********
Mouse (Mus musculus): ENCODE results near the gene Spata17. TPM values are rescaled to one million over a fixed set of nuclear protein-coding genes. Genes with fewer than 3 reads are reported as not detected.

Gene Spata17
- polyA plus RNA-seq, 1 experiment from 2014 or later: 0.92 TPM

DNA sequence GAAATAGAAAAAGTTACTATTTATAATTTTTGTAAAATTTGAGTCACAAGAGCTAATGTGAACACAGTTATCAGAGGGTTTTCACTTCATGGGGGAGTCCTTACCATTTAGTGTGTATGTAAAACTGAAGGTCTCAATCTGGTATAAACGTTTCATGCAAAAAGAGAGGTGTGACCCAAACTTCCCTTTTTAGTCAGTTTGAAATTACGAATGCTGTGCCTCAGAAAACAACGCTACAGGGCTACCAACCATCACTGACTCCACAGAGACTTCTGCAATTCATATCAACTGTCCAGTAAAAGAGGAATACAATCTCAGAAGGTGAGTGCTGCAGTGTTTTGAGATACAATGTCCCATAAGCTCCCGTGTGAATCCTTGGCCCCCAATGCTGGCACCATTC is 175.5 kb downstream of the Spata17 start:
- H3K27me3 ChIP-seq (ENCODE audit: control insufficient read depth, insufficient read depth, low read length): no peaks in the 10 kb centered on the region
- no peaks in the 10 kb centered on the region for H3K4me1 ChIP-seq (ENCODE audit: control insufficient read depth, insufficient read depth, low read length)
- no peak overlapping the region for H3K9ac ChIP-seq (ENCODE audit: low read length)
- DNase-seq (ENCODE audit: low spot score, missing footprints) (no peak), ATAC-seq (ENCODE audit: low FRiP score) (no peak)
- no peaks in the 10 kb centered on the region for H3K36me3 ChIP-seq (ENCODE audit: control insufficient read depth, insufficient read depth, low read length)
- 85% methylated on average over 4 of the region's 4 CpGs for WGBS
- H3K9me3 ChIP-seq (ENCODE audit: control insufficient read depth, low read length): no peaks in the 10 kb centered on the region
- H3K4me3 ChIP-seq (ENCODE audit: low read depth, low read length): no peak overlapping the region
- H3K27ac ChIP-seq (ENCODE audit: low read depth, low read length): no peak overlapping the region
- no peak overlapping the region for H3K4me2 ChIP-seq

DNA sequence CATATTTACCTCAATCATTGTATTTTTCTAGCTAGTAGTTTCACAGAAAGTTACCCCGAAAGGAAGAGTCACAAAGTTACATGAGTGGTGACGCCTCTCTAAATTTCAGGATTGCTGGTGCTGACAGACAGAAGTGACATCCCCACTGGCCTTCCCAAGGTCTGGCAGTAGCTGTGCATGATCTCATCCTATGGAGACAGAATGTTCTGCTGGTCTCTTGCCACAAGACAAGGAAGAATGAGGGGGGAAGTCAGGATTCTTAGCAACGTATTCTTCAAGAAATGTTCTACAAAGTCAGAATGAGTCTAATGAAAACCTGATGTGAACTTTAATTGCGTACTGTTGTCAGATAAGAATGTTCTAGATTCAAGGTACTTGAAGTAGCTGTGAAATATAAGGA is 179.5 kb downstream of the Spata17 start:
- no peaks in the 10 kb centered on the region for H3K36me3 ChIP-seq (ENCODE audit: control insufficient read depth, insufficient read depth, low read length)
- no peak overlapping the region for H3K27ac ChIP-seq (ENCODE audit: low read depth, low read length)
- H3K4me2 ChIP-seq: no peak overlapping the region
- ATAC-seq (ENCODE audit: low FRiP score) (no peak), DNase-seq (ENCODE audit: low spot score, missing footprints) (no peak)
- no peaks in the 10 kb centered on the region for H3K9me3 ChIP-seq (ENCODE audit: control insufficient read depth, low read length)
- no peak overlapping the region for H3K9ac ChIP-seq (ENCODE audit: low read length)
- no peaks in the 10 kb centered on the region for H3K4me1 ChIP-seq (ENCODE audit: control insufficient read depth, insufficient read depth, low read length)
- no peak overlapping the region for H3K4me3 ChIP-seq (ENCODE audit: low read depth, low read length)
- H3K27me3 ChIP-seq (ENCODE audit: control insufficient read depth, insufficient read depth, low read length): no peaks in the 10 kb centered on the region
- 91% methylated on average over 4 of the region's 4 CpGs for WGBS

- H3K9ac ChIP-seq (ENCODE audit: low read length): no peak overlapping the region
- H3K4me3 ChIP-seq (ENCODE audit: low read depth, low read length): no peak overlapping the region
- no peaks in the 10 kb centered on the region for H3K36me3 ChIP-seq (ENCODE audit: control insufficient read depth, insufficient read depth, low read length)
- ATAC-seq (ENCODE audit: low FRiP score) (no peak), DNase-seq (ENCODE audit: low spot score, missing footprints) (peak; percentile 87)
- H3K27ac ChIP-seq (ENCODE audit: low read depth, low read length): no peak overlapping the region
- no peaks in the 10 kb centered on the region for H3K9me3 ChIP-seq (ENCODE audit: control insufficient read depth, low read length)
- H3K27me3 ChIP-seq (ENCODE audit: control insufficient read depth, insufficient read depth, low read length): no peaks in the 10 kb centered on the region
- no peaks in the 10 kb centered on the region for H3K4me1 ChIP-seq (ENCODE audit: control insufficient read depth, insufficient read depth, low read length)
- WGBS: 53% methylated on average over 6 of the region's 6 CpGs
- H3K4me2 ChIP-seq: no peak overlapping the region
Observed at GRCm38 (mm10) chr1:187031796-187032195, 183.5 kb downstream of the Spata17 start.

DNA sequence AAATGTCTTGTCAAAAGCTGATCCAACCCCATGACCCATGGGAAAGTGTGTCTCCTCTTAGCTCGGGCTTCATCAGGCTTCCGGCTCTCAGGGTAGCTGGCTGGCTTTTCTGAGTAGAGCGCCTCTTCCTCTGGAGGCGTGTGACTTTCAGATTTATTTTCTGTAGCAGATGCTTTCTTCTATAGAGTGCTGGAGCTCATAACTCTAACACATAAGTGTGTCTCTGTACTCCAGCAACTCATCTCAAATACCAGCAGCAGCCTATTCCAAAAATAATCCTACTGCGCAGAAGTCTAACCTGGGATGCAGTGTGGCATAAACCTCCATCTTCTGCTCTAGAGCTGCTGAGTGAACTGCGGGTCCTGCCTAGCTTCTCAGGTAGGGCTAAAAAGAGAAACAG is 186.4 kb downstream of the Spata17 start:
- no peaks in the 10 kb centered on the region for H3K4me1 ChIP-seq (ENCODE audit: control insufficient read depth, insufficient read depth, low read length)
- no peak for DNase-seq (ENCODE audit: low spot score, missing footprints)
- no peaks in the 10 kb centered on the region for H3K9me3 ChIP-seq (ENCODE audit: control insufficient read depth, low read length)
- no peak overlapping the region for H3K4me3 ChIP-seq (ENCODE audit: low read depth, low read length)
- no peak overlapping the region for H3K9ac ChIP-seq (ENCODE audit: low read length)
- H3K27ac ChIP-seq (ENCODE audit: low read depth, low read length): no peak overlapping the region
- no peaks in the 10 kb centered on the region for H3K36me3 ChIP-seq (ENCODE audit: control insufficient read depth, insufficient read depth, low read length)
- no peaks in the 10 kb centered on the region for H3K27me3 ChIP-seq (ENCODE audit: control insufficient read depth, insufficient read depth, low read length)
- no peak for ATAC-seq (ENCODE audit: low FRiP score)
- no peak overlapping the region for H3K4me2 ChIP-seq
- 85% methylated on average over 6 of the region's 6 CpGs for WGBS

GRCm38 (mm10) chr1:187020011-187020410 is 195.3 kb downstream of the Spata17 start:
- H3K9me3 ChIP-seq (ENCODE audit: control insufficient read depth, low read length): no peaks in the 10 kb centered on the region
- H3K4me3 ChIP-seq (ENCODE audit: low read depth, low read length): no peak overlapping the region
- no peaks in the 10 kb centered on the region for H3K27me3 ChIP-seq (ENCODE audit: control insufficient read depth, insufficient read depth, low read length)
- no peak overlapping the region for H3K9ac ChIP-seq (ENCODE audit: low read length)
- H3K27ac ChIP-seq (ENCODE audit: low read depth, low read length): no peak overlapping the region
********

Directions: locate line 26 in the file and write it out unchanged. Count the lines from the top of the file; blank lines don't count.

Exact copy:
- H3K9ac ChIP-seq (ENCODE audit: low read length): no peak overlapping the region